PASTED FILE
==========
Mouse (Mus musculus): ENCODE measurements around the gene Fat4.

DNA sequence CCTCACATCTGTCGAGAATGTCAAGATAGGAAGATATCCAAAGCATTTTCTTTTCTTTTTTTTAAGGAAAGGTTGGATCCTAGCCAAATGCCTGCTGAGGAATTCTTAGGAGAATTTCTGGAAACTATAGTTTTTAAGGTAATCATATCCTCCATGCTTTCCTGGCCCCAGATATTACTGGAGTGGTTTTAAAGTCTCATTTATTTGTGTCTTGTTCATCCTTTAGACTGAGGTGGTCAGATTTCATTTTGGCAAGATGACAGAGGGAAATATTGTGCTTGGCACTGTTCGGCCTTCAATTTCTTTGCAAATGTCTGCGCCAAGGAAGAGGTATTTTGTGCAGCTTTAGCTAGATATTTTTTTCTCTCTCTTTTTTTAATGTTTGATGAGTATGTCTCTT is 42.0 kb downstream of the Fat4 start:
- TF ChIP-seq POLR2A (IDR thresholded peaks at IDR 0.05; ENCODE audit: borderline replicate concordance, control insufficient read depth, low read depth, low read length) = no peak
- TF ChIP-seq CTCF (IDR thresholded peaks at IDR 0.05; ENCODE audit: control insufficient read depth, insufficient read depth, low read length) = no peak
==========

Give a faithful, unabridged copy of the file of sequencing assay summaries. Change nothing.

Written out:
Mouse (Mus musculus): ENCODE measurements around the gene Fat4.

DNA sequence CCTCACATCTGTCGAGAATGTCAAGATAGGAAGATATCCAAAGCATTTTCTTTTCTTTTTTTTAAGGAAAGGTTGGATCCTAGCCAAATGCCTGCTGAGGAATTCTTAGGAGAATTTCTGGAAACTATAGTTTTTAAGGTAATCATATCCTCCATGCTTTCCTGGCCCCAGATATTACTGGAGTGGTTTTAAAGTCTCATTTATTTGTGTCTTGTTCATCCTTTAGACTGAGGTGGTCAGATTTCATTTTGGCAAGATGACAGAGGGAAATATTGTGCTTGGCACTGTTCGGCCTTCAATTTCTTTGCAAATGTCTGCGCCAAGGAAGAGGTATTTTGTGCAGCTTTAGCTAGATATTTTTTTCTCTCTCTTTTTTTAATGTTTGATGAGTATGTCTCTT is 42.0 kb downstream of the Fat4 start:
- TF ChIP-seq POLR2A (IDR thresholded peaks at IDR 0.05; ENCODE audit: borderline replicate concordance, control insufficient read depth, low read depth, low read length) = no peak
- TF ChIP-seq CTCF (IDR thresholded peaks at IDR 0.05; ENCODE audit: control insufficient read depth, insufficient read depth, low read length) = no peak